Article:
Most electric guitar players (and many acoustic players also, I suppose) use a pick, or plectrum, when playing. And while a percentage of these players are equally happy with any old pick in their hand, many—myself included—are part of an eternal quest, a never-ending search that occupies a tiny part of our brains 24/7...
The Quest For The One True Pick.
There are many who seek the One True Pick, and a smaller number who will claim to have found it. It is an even smaller number of these, who have indeed actually found it. Some say it cannot be found, that it is a myth, or even that if it were in fact to be found, another greater pick would spring up immediately somewhere else to supplant it.
They are all wrong. The One True Pick does exist, and I have found it. I was given it, in fact. But first, what is the One True Pick? What does that mean? And why? Also, who are you and why are you in my house?
When you start playing guitar, you likely don't know your Jim Dunlops from your D'Addarios, your Tortex from your carbon fibre, your Jazz III from your... er... Jazz III XL, etc. In fact you've probably got a handful of flappy bendy nonsense that's no good for anything other than chord strumming. (You may even have been given one of those crappy things that let you press your own picks from used credit cards or whatever. These are exclusively given by well-meaning relatives and friends who have never even heard of The Institute of Pickography, the Shredder's Guild, or the OTP. It's not their fault.) This is completely normal, and usually goes away during early guitar lessons, assuming your teacher is not some kind of idiot. Early guidance should inform you that you want something rigid in your hand (!) whenever you are really getting into the repetitive back-and-forth motions (!!) of advanced picking, something that won't go all bendy at the crucial moment (!!!) when things are getting sweaty (!!!!).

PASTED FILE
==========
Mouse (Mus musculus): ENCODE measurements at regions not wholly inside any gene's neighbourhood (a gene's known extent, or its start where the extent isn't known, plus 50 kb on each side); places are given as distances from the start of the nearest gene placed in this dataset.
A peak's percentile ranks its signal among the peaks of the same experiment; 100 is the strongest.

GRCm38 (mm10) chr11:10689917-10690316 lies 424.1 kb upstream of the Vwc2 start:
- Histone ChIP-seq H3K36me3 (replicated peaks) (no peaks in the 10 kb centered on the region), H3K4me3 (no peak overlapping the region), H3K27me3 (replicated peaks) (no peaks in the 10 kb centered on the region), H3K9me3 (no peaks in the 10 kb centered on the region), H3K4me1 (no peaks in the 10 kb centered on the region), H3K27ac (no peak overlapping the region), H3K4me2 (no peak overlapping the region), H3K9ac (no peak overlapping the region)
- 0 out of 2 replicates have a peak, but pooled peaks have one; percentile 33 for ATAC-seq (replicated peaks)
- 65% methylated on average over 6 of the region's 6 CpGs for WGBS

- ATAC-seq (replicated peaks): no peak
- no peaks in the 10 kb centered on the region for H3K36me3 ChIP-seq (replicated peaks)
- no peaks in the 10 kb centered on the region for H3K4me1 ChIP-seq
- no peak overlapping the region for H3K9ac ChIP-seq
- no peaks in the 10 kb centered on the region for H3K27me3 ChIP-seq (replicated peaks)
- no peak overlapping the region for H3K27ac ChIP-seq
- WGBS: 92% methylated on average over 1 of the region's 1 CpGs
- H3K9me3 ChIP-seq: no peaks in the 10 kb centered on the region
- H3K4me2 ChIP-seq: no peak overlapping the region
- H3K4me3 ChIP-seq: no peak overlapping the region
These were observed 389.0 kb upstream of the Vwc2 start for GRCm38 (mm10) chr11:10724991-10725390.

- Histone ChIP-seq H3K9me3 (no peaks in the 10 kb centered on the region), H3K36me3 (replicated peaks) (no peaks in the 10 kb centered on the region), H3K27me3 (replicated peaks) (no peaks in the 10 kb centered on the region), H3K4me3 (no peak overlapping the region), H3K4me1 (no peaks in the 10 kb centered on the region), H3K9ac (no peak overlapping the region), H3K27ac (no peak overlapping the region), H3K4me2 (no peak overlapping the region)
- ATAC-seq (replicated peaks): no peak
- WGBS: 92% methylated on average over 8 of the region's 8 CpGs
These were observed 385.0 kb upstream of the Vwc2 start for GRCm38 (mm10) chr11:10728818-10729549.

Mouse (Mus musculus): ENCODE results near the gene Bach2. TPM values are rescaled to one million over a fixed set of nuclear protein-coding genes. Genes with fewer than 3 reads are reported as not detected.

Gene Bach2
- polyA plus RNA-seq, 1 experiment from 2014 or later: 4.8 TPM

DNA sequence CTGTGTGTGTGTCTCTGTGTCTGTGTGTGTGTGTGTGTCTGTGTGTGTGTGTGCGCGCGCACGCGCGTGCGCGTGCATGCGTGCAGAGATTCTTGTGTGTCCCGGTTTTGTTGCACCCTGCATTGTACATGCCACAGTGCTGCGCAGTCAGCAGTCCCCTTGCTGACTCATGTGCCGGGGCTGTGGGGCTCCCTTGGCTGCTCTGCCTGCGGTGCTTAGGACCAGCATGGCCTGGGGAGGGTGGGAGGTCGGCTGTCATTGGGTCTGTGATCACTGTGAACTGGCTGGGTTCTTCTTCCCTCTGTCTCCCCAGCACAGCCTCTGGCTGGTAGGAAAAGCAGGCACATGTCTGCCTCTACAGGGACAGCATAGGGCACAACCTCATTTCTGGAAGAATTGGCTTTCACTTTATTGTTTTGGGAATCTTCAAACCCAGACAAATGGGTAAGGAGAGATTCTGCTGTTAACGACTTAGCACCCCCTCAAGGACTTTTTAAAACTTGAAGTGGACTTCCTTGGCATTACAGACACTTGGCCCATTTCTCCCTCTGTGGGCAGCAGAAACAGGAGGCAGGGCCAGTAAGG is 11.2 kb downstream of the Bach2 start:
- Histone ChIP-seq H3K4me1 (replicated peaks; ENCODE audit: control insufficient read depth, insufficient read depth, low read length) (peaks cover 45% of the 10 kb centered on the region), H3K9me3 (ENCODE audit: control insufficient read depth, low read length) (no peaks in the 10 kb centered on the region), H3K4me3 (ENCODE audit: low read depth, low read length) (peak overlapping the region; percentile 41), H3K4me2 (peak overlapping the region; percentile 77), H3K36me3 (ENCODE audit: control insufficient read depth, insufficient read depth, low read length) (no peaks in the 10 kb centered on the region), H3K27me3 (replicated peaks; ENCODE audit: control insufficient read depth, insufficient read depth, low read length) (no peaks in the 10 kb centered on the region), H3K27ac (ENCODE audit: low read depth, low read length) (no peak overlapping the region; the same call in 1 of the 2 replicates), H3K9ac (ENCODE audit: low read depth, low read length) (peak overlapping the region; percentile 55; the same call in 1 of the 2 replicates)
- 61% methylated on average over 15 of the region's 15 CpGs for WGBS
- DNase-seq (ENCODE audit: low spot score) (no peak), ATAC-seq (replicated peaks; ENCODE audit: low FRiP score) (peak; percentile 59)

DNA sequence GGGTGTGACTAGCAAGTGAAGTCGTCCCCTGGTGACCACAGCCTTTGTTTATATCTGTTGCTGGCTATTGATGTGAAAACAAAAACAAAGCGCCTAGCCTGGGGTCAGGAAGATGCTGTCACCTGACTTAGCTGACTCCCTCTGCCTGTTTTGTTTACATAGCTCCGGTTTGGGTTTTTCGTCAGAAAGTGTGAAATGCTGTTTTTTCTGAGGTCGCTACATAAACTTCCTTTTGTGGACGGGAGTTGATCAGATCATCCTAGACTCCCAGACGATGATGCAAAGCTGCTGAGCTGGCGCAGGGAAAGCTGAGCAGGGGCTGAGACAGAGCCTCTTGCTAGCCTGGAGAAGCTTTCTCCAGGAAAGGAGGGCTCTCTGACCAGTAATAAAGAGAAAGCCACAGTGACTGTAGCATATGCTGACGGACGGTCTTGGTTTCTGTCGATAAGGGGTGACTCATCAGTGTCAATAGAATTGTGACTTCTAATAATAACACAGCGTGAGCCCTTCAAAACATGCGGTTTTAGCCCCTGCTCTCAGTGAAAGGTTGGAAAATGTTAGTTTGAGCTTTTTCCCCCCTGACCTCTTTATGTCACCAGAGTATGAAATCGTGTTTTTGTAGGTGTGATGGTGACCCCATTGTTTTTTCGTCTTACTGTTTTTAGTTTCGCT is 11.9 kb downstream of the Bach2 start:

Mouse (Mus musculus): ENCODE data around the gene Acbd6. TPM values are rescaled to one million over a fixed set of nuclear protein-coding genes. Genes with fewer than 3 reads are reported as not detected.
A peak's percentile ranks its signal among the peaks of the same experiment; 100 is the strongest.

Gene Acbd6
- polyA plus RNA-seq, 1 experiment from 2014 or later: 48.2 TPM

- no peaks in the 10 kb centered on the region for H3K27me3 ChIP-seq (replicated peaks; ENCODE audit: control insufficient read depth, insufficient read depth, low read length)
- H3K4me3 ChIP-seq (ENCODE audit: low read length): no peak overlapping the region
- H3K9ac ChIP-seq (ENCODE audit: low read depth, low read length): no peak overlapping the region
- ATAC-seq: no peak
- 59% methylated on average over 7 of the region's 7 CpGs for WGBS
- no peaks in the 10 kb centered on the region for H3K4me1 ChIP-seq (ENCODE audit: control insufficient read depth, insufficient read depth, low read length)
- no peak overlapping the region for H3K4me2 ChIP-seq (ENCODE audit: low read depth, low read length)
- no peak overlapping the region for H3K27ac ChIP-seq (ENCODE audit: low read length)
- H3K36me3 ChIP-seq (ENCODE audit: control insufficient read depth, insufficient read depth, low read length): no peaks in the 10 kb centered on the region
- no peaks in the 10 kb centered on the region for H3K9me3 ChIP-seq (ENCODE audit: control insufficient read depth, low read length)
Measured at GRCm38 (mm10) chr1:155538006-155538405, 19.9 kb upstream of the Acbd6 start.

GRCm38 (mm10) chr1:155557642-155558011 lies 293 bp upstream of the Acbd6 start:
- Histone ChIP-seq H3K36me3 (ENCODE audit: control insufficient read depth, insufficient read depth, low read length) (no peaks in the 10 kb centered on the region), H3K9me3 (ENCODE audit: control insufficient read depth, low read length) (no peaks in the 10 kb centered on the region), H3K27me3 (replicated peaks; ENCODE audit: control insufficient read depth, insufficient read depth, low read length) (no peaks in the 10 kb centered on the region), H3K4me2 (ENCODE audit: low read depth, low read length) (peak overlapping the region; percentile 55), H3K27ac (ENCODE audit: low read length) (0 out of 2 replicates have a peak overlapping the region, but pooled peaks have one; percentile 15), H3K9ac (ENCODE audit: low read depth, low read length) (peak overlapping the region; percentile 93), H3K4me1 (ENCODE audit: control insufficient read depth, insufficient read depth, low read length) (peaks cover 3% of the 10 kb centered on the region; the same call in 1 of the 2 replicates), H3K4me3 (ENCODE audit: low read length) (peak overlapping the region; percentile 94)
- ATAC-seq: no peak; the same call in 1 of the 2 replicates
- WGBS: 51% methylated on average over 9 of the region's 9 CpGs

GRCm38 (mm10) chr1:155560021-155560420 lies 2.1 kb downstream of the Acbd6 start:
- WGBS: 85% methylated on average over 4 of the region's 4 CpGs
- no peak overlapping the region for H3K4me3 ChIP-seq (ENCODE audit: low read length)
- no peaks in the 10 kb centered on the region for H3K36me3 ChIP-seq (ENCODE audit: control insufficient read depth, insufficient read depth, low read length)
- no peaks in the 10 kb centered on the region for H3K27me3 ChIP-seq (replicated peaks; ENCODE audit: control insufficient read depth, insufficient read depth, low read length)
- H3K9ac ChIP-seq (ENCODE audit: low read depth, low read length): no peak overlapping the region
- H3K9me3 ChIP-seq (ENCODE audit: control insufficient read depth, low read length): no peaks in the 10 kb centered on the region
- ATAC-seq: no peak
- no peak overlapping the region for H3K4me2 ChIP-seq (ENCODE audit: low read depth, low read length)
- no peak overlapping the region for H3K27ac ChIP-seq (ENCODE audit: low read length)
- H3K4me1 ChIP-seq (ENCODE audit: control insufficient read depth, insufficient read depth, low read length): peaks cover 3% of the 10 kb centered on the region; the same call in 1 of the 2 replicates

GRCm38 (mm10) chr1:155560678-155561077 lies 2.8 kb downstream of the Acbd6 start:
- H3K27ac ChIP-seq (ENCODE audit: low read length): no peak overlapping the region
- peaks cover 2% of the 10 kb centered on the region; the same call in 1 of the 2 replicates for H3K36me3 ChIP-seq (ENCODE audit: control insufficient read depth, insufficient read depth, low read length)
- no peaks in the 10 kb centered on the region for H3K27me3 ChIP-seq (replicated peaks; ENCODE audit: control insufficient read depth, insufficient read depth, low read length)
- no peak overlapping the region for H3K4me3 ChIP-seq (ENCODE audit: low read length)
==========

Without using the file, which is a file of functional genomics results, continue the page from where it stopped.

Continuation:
Thickness can be important too, but it's largely a matter of taste.